Jordan: Face the Wall Album Release

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What happens when folksy synthpop matures the house?? In Jordana Nye’s example, the cozy, lo-fi vocals for her soon Bandcamp recordings appeared to flower in a hundred locations together at the same time. Her 2020 discovery Something to Say to You is like a sampling, charting futures in understated electro-pop, sincere music tunes, or experiment. 19 upon the album’s update, the Maryland citizen snapped understated talent as a maker and singer, grasping a breadth of features without writing about some of them.

One can’t feast on katy forever. On the follow-up, Face the Wall, Jordana and co-producer Cameron Hale implode the disparate elements of her earlier work into a fuller view, clearer acoustics. The device is also still mainly artificial, the voice was gaucier than before. Related post “Something to Say to You”, strong rhythm blossoms contrasting with the track’s blurry merging. On “Pressure Point” and “Get Up” big percussion styles pass the delicate singing and helpful pauses into intense, wistful relief; percussion and one-note bass of the album “Play Fair” inspire a set of stop-start shifts.

There’s a deceptive performance to Jordana’s concerts dating all the way back to her top school-era recordings. Frequently her passages start in press res, with voice songs cleaning over the tunes in smooth vibration. Face the Wall!, her songs sustain a bedroom-tape conceptual: “Catch My Drift!” and “Difficult for Now!” have an expansive, second-person tributes instead of stories, skewing flat the warm tunes. The record’s greatest convincing scenes are all those when Jordana moves The ambiguity and develops from The planes. The superstar “Go Slow” conveys a familiar somberity, so far it is her greatest frank confirmation so far: “Focus has never been a friend of mine, half the time I’m not sure if I’m flying/I’ ll try, for certainty that I might find/Nothing works unless I take the time.”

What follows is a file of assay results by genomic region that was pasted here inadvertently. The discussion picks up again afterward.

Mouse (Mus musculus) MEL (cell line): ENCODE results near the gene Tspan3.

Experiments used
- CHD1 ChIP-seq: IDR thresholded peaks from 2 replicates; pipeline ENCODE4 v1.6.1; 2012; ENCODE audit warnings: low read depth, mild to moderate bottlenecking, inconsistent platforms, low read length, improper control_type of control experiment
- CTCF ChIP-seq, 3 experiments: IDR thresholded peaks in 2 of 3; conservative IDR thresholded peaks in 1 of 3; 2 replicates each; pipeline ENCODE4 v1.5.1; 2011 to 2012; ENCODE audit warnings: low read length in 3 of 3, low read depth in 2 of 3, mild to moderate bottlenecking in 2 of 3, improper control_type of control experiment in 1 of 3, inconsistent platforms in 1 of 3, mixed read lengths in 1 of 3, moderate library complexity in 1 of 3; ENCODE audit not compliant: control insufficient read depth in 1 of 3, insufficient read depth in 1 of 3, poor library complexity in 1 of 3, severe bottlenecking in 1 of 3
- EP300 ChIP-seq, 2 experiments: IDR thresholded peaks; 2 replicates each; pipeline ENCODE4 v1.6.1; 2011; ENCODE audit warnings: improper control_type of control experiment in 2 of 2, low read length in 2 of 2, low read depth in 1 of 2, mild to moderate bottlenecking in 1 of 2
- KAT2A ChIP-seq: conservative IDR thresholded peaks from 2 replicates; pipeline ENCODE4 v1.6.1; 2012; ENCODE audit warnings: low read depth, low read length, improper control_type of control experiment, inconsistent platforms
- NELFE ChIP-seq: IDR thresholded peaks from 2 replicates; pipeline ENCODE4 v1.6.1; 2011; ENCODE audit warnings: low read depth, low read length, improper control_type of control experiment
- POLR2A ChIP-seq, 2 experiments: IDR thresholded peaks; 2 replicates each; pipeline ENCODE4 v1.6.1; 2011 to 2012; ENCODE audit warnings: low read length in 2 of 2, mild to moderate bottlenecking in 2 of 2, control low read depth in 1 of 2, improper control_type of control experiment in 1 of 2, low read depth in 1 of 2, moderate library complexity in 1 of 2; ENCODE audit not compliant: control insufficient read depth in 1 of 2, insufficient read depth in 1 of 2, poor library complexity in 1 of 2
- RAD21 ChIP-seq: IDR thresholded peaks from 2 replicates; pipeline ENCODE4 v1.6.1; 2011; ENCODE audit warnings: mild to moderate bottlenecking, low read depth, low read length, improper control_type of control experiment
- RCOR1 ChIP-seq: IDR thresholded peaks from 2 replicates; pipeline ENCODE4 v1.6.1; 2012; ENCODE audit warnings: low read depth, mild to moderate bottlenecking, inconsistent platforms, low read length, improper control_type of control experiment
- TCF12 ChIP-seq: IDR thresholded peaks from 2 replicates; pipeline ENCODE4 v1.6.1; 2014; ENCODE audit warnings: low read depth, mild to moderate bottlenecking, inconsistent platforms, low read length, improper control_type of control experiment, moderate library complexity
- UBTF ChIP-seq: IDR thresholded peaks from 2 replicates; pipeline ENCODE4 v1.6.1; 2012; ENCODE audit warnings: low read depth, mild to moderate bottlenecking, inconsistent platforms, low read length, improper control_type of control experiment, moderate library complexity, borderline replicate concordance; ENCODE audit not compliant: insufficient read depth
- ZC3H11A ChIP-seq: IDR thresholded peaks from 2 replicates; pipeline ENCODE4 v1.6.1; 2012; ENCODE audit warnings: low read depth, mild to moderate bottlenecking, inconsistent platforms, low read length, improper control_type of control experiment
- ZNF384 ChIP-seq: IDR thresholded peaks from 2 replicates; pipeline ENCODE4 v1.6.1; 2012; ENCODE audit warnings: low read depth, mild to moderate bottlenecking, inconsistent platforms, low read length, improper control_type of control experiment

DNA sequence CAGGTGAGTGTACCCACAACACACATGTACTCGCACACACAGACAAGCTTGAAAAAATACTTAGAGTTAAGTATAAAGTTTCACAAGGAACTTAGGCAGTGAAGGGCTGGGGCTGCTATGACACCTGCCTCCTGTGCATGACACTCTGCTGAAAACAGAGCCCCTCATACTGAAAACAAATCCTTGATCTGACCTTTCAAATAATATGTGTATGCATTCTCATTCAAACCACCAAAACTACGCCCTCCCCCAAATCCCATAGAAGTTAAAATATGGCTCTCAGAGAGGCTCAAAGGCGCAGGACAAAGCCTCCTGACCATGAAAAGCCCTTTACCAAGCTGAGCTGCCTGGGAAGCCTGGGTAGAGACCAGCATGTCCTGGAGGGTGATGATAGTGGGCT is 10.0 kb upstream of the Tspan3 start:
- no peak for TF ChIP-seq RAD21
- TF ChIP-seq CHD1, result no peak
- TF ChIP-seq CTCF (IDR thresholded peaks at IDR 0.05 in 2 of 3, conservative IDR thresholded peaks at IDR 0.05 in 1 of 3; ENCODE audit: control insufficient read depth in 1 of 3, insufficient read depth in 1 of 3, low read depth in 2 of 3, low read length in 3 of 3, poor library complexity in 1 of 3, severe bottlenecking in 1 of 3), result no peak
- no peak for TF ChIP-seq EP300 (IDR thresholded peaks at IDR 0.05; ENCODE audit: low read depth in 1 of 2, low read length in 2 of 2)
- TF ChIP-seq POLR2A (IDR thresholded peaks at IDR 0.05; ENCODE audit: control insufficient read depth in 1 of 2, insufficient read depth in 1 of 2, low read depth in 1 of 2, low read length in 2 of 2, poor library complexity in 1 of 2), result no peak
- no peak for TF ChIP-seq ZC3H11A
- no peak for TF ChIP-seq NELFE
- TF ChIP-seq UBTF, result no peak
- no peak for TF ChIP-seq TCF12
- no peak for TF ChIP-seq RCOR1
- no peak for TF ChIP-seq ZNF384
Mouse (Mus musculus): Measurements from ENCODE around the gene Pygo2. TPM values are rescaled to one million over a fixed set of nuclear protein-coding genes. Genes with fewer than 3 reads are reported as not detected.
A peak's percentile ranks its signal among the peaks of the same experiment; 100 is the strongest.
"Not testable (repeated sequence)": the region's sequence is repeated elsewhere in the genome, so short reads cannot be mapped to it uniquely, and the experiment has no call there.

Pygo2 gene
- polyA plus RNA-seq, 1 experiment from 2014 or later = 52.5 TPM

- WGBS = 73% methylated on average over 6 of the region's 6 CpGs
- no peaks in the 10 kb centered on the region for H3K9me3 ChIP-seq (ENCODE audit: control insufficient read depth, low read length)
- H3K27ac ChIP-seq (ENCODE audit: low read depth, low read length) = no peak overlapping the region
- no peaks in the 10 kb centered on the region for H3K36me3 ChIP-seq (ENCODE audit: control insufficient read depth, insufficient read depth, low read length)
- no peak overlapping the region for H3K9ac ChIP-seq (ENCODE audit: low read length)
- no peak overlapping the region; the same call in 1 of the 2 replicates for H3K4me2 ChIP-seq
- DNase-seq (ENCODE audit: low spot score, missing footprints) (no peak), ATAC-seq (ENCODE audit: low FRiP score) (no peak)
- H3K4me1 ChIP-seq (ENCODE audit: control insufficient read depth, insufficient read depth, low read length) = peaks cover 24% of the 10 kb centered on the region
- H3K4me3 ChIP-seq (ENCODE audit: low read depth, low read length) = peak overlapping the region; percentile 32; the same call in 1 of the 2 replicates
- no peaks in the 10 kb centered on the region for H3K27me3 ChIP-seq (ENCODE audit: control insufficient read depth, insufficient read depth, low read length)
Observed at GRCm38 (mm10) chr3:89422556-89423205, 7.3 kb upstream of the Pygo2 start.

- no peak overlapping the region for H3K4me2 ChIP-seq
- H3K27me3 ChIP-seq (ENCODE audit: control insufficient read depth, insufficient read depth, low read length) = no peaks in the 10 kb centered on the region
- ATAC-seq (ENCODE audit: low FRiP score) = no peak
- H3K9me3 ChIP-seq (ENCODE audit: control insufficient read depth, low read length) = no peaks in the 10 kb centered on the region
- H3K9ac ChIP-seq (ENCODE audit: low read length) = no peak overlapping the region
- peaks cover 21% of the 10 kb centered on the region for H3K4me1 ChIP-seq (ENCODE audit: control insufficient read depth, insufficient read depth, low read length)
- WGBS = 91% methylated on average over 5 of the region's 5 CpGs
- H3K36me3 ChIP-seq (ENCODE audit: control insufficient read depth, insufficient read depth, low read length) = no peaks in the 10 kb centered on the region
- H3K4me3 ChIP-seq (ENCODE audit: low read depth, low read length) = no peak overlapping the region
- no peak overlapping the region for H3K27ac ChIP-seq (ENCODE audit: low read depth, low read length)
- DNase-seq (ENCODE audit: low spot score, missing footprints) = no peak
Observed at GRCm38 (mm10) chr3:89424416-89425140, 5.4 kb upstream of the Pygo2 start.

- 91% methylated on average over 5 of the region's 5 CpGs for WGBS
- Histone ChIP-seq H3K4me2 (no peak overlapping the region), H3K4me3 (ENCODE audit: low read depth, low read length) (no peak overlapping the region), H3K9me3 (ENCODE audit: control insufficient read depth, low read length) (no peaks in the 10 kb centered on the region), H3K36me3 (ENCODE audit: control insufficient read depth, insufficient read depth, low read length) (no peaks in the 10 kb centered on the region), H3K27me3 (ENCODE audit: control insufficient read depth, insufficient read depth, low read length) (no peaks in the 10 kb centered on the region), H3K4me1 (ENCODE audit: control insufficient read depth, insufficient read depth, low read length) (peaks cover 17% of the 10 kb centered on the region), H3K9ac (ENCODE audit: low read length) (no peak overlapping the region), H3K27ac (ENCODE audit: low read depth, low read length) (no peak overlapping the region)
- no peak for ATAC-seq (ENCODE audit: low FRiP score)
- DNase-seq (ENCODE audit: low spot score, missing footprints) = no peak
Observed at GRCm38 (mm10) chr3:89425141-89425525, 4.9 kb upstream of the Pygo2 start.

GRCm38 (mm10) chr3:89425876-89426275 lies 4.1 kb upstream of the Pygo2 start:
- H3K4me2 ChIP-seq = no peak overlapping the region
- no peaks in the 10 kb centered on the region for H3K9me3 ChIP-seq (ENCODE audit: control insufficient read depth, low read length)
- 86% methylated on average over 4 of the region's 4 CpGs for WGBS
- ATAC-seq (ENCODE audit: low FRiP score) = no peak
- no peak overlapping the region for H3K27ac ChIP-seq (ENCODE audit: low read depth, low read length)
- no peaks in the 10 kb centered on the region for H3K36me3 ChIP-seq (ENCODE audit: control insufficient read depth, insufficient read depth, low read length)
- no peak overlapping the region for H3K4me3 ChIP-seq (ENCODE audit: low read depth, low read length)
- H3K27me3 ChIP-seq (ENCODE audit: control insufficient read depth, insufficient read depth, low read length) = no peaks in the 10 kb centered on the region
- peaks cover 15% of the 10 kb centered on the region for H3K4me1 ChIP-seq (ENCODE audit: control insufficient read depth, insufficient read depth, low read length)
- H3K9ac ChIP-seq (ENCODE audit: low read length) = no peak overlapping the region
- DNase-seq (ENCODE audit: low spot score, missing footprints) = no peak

Jordana has a tendency to mix into the image, it’s due mainly to her songs’ building difficulties. The nervy pre-chorus “Catch My Drift” explodes an ecstatic rack, additional improved by a collapse connection meaningful to an arena-rock concluding. In event, Face the Wall delinquents in beautiful ’90s signifiers — the arpeggios of “To the Ground” create a doppelganger for Shania Twain’s “You’re Still the One” — but not enough to distract from the production duo’s vision. With its sparkly guitars, call-and-response chorus, and chunky hip-hop drums, “I Mean That” plays like a Sugar Ray B-side you never thought to seek out.

Face the Wall bolsters Jordana’s resume with a cohesive full-length, suspending the polymath approach for a more professional statement. It’s a great record and has been a success, given the variety of Jordana’s catalog, doesn’t really surprise me; having mastered the nuances of production and songwriting, she’s still finding ways to make her voice clear. Yet her melodies are dynamic, her ballads are immune to teenage melodrama: the biggest hurdles are behind her.